It is demoralising to observe that Nigeria has the highest number of sickle cell patients in the world and that out of 250,000 children born annually with sickle cell disease worldwide, about 100,000 are Nigerians, meaning that there could be between 80,000 and 100,000 new sickle cell patients born every year in the country. At any given time, there may be up to 1 million or 1.5 million sickle cell patients in Nigeria. The figure shows that Nigeria constitutes 40 per cent of the burden of sickle cell every year, the largest for any country in the world.
Sickle-cell disease, SCD, is a major genetic disease in most countries in Sub-Saharan Africa. Majority of children with the most severe form of the disease die before the age of five, usually from an infection or severe anemia.Only five per cent of the children live past the age of 10 in Nigeria as compared to over 96 per cent surviving into adulthood in the United Kingdom and the United States.Oftentimes, the survivors remain vulnerable to exacerbation of the disease as well as the recurrent pain and complications of the disease interfering with many aspects of the patient’s life, such as education, employment and psychological development.
According to medical experts this disease is caused by a genetic disorder that affects the haemoglobin within the red blood cells called haemoglobin S (Hb S) instead of haemoglobin A (Hb A). Haemoglobin in the red blood cell is responsible for the transportation of oxygen in the body. The red blood cells (Erythrocytes) may contain normal haemoglobin AA only, or a mixture of A and S (Hb AS) or S only. So persons with AS haemoglobin have sickle cell traits, and are referred to as sickle cell carriers, while those with haemoglobin SS only (Hb SS) suffers from sickle cell disease and those with AA are normal without sickle cell traits.
It is against this backdrop that today, the most effective way to curb ignorance surrounding this disease is through an aggressive sensitisation of the public, geared towards creating more awareness about the disease, such as carriers should not marry AS or SS, as well as education about the inheritable nature of the disease. Therefore, there is need for urgent public education to determine the genotype of each person, so that incompatible people do not fall in love let alone marry each other. So, the best option for now is sensitisation which should be at the head of other strategies.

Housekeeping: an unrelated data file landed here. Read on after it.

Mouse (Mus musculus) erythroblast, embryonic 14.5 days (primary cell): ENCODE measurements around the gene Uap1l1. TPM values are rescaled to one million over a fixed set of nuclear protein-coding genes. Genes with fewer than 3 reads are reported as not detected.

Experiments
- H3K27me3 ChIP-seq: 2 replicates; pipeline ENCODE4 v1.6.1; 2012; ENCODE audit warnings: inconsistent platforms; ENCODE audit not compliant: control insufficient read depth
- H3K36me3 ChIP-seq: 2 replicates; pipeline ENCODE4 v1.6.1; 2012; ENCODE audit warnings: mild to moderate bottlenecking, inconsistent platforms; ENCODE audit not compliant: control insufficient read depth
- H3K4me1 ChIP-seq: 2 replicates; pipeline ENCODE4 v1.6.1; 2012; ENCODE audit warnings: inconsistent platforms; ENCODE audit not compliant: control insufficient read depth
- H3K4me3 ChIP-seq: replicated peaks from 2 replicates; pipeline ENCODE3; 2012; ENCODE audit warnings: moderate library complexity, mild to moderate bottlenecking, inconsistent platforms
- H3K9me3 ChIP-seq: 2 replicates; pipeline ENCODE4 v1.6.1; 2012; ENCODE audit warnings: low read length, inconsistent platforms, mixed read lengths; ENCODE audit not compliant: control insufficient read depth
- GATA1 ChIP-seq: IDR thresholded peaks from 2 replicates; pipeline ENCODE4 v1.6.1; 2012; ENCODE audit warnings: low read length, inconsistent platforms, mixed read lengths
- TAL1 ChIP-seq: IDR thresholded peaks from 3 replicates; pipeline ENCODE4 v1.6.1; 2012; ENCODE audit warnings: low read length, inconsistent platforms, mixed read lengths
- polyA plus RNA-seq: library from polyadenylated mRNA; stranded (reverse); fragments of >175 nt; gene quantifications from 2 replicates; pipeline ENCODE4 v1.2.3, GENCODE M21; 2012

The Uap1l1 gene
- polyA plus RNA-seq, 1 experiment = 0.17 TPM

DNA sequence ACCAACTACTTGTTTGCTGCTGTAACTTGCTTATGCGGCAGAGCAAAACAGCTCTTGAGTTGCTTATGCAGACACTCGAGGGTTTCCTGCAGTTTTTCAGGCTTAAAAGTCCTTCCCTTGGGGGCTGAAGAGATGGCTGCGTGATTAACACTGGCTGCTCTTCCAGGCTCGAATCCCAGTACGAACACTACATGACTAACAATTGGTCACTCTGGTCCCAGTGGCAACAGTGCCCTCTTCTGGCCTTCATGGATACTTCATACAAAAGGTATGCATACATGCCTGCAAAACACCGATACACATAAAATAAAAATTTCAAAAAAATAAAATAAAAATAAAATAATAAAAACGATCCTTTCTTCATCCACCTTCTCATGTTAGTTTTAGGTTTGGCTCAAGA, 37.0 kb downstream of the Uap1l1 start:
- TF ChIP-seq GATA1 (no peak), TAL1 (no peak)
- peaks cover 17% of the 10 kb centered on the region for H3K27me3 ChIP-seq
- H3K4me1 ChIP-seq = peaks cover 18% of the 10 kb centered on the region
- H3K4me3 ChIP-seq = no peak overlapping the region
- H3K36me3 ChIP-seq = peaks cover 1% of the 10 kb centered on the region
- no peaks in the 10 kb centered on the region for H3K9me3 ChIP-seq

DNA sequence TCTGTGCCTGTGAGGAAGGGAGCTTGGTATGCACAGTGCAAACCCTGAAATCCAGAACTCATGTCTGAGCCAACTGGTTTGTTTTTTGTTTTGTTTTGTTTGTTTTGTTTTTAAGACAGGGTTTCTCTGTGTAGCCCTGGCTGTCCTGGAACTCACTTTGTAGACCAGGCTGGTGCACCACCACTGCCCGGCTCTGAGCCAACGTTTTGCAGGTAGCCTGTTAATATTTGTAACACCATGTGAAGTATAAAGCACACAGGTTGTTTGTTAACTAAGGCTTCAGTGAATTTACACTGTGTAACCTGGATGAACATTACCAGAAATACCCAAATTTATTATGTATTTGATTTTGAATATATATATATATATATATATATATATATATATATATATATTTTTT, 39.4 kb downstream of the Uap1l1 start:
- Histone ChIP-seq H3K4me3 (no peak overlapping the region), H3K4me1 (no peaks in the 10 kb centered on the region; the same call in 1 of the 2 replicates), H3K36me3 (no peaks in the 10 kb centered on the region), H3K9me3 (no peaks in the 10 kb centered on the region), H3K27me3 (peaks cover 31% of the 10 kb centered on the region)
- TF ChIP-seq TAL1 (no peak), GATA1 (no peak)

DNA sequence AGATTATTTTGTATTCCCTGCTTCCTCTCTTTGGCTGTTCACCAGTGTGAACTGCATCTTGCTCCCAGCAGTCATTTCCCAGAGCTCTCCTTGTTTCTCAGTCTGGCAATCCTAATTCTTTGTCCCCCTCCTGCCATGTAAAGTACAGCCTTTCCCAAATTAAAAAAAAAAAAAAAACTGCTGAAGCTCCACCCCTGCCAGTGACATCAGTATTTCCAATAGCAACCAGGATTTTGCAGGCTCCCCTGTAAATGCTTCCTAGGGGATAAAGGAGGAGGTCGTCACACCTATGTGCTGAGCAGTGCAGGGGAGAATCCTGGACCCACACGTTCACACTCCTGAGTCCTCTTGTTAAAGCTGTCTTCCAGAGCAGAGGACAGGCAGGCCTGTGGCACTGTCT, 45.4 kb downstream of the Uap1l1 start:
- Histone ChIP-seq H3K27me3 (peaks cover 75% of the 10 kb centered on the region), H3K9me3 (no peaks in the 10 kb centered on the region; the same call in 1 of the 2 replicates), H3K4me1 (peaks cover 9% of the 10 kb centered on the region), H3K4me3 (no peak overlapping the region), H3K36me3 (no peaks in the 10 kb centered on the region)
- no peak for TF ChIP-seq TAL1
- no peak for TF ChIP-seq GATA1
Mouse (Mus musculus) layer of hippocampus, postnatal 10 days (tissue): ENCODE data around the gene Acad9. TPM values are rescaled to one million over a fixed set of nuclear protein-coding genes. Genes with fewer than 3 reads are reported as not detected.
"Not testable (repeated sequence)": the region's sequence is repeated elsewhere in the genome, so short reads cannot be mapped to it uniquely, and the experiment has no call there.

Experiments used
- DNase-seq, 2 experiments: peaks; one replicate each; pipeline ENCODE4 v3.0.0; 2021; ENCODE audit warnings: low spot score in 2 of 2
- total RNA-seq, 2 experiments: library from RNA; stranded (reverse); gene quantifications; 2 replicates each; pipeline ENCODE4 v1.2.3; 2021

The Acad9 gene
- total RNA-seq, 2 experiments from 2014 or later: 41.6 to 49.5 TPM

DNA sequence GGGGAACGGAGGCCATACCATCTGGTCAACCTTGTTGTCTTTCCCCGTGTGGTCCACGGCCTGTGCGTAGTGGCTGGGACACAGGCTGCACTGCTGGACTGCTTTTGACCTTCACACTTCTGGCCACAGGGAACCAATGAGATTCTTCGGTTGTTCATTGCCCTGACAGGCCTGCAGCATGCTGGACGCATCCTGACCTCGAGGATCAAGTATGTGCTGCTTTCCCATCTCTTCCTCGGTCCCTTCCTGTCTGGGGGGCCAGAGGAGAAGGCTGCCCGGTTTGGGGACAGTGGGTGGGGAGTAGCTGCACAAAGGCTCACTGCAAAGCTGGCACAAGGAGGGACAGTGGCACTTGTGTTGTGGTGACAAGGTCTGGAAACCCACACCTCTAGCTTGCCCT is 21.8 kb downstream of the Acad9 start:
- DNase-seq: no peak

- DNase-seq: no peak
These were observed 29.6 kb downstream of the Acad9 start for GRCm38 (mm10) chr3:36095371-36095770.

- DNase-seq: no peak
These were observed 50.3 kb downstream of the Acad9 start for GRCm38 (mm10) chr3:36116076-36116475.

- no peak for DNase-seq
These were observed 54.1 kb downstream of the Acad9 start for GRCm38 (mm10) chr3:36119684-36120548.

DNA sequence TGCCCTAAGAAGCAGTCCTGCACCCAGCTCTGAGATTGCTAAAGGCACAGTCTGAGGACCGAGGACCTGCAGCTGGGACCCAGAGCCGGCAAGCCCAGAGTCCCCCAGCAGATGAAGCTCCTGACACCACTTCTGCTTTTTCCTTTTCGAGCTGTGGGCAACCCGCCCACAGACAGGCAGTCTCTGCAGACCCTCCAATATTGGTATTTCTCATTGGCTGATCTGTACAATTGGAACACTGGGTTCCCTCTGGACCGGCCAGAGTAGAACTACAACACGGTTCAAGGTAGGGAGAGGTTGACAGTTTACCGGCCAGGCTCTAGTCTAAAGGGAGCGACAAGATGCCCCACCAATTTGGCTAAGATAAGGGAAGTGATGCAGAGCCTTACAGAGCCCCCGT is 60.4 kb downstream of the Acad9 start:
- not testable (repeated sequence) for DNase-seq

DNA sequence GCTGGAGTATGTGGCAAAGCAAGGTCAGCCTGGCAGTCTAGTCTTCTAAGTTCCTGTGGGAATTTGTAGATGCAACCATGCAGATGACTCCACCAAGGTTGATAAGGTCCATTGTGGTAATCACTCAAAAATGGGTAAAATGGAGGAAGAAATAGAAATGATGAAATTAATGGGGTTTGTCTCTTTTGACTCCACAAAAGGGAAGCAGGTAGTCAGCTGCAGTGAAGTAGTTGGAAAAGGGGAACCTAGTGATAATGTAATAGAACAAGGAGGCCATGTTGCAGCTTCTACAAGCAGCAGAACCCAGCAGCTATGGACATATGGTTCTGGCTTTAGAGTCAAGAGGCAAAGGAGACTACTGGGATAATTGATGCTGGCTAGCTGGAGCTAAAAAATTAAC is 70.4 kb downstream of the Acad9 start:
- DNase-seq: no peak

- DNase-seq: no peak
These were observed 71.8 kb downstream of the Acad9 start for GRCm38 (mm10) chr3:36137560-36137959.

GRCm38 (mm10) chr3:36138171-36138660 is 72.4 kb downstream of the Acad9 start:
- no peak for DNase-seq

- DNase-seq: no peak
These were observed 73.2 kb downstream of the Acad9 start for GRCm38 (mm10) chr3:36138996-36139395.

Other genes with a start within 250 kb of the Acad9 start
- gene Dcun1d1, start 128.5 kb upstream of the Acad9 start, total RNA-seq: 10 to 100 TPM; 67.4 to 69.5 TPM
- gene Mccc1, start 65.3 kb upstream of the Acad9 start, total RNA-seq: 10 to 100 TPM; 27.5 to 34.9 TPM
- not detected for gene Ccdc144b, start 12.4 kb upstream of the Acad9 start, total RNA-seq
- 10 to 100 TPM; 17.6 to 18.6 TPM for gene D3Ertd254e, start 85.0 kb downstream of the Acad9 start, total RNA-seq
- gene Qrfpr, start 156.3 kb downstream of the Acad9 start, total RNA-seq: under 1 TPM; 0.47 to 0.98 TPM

And since there is presently no known cure for the disease, except the existence of a cost effective treatment for the pain and other related-aspects of the disease, the most crucial components of the treatment include early interventions with analgesics, antibiotics, rest, good nutrition, folic acid supplementation and high fluid intake. At times, all-encompassing procedures such as blood transfusion and surgery may be needed.
Also, there is sufficient evidence that neo-natal screening for sickle-cell disease when correlated to timely diagnostic testing, parental education and comprehensive care, clearly reduces morbidity and mortality in infancy and early childhood. Nevertheless, the most simple, inexpensive and cost-effective procedures remain the use of penicillin to prevent infections, which sadly are not readily available to most patients.
Interestingly, the World Health Organisation, WHO, under the DNC Department, helps to supervise and coordinate interventions relating to the prevention and management of SCD globally. By so doing, WHO intends to support primary prevention (genetic counselling, general public knowledge); early detection – screening; reduce morbidity; chemoprophylaxis, vaccines, clinical care of special groups (children, pregnant women); capacity building Human resource; improve quality of life of patients and build partnerships.
With this stunning revelation therefore, we urge the All Progressives Congress, APC-led government to create sickle cell management centres across the 774 local governments of the federation, to reduce the pains and trauma experienced by the sufferers. Moreover, since it is a preventable disease, policymakers should enact a legislation making it compulsory for everybody to undergo genotype tests before marriage.
The change efforts of the present administration can only be meaningful if it dwells extensively on the healthcare needs of all Nigerians, particularly if the government at all levels awake to its responsibility of fighting headlong the upsurge of sickle disease in the country.


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